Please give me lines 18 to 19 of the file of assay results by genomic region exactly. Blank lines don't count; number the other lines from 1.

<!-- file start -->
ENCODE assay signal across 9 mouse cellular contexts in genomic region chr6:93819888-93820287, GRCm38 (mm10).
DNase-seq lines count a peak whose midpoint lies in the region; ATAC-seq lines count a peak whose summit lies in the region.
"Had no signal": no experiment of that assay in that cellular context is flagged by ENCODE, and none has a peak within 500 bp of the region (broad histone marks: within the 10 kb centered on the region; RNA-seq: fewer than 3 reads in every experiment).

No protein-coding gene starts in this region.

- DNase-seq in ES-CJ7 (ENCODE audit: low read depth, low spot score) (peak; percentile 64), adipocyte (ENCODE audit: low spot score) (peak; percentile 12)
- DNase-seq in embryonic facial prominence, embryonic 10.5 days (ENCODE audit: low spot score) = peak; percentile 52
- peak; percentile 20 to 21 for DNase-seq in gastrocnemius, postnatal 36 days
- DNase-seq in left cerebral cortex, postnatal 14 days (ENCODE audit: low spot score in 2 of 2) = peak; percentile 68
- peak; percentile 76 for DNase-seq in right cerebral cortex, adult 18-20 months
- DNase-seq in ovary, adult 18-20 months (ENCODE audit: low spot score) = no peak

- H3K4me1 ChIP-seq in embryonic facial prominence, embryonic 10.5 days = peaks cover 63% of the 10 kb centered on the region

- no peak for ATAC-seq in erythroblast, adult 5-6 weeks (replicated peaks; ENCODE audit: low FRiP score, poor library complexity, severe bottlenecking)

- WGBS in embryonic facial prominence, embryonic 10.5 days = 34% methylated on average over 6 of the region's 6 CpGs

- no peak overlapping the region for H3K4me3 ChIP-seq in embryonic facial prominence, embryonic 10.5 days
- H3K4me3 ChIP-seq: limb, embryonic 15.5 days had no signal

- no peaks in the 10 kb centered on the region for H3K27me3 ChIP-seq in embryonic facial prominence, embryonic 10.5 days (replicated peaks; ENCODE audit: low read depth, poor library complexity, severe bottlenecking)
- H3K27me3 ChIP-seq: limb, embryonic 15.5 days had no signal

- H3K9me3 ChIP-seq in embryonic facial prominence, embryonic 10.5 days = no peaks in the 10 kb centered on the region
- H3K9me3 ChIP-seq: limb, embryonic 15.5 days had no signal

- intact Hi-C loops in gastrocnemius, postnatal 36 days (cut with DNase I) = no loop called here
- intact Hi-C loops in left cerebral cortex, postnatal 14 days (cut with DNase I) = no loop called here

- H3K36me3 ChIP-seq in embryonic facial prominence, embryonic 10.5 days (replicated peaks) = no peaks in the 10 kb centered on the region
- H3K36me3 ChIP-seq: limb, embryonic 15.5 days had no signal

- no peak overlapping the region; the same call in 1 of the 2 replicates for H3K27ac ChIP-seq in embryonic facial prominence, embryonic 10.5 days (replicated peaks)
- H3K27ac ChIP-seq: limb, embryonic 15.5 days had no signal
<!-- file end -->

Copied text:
- H3K9me3 ChIP-seq in embryonic facial prominence, embryonic 10.5 days = no peaks in the 10 kb centered on the region
- H3K9me3 ChIP-seq: limb, embryonic 15.5 days had no signal